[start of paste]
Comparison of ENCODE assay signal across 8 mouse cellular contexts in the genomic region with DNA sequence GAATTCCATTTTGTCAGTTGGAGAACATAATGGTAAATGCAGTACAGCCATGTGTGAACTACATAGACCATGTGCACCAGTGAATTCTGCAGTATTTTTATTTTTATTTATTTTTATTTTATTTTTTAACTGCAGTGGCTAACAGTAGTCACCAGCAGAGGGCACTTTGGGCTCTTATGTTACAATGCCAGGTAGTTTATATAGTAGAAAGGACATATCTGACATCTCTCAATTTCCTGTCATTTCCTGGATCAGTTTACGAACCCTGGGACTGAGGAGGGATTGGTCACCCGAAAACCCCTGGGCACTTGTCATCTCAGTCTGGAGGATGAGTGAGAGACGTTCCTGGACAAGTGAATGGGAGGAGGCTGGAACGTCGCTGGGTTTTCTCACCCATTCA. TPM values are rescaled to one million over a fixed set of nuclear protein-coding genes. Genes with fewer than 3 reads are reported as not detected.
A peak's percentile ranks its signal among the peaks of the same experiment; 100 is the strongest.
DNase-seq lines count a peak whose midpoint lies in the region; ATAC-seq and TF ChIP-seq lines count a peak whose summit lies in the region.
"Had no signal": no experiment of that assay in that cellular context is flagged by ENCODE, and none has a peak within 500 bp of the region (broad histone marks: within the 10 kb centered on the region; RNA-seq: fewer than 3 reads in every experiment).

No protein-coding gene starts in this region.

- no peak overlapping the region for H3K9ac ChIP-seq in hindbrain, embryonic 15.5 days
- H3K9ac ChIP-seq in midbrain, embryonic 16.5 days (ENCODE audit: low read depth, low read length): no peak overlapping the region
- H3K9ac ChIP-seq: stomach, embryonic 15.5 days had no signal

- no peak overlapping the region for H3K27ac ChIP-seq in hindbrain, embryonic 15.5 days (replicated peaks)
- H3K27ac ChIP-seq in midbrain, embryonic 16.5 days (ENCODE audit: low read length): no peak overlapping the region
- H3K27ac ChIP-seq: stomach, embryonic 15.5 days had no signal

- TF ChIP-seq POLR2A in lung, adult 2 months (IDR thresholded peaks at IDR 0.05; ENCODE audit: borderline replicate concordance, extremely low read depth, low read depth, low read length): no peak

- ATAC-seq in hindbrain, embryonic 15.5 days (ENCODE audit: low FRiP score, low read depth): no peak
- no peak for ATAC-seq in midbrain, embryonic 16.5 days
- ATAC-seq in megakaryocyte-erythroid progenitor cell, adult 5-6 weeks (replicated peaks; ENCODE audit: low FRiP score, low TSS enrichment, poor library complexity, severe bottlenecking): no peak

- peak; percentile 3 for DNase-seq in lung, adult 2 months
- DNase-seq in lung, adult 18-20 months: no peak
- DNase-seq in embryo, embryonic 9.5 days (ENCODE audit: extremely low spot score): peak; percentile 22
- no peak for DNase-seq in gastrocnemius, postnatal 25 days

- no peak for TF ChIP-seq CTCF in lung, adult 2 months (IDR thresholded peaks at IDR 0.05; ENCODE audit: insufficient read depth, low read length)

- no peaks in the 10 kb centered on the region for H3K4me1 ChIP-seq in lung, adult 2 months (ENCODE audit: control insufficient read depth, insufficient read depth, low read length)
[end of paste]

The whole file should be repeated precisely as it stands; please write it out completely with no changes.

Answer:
Comparison of ENCODE assay signal across 8 mouse cellular contexts in the genomic region with DNA sequence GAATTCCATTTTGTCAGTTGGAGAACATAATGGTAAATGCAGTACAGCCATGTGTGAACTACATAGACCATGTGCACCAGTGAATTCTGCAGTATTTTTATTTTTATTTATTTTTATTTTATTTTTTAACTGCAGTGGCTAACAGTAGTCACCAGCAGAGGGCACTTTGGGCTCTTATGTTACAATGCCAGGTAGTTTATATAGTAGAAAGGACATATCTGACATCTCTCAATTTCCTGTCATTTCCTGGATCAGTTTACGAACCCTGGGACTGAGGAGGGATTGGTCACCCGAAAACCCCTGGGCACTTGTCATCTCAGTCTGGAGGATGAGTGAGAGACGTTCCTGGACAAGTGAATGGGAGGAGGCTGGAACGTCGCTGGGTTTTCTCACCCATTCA. TPM values are rescaled to one million over a fixed set of nuclear protein-coding genes. Genes with fewer than 3 reads are reported as not detected.
A peak's percentile ranks its signal among the peaks of the same experiment; 100 is the strongest.
DNase-seq lines count a peak whose midpoint lies in the region; ATAC-seq and TF ChIP-seq lines count a peak whose summit lies in the region.
"Had no signal": no experiment of that assay in that cellular context is flagged by ENCODE, and none has a peak within 500 bp of the region (broad histone marks: within the 10 kb centered on the region; RNA-seq: fewer than 3 reads in every experiment).

No protein-coding gene starts in this region.

- no peak overlapping the region for H3K9ac ChIP-seq in hindbrain, embryonic 15.5 days
- H3K9ac ChIP-seq in midbrain, embryonic 16.5 days (ENCODE audit: low read depth, low read length): no peak overlapping the region
- H3K9ac ChIP-seq: stomach, embryonic 15.5 days had no signal

- no peak overlapping the region for H3K27ac ChIP-seq in hindbrain, embryonic 15.5 days (replicated peaks)
- H3K27ac ChIP-seq in midbrain, embryonic 16.5 days (ENCODE audit: low read length): no peak overlapping the region
- H3K27ac ChIP-seq: stomach, embryonic 15.5 days had no signal

- TF ChIP-seq POLR2A in lung, adult 2 months (IDR thresholded peaks at IDR 0.05; ENCODE audit: borderline replicate concordance, extremely low read depth, low read depth, low read length): no peak

- ATAC-seq in hindbrain, embryonic 15.5 days (ENCODE audit: low FRiP score, low read depth): no peak
- no peak for ATAC-seq in midbrain, embryonic 16.5 days
- ATAC-seq in megakaryocyte-erythroid progenitor cell, adult 5-6 weeks (replicated peaks; ENCODE audit: low FRiP score, low TSS enrichment, poor library complexity, severe bottlenecking): no peak

- peak; percentile 3 for DNase-seq in lung, adult 2 months
- DNase-seq in lung, adult 18-20 months: no peak
- DNase-seq in embryo, embryonic 9.5 days (ENCODE audit: extremely low spot score): peak; percentile 22
- no peak for DNase-seq in gastrocnemius, postnatal 25 days

- no peak for TF ChIP-seq CTCF in lung, adult 2 months (IDR thresholded peaks at IDR 0.05; ENCODE audit: insufficient read depth, low read length)

- no peaks in the 10 kb centered on the region for H3K4me1 ChIP-seq in lung, adult 2 months (ENCODE audit: control insufficient read depth, insufficient read depth, low read length)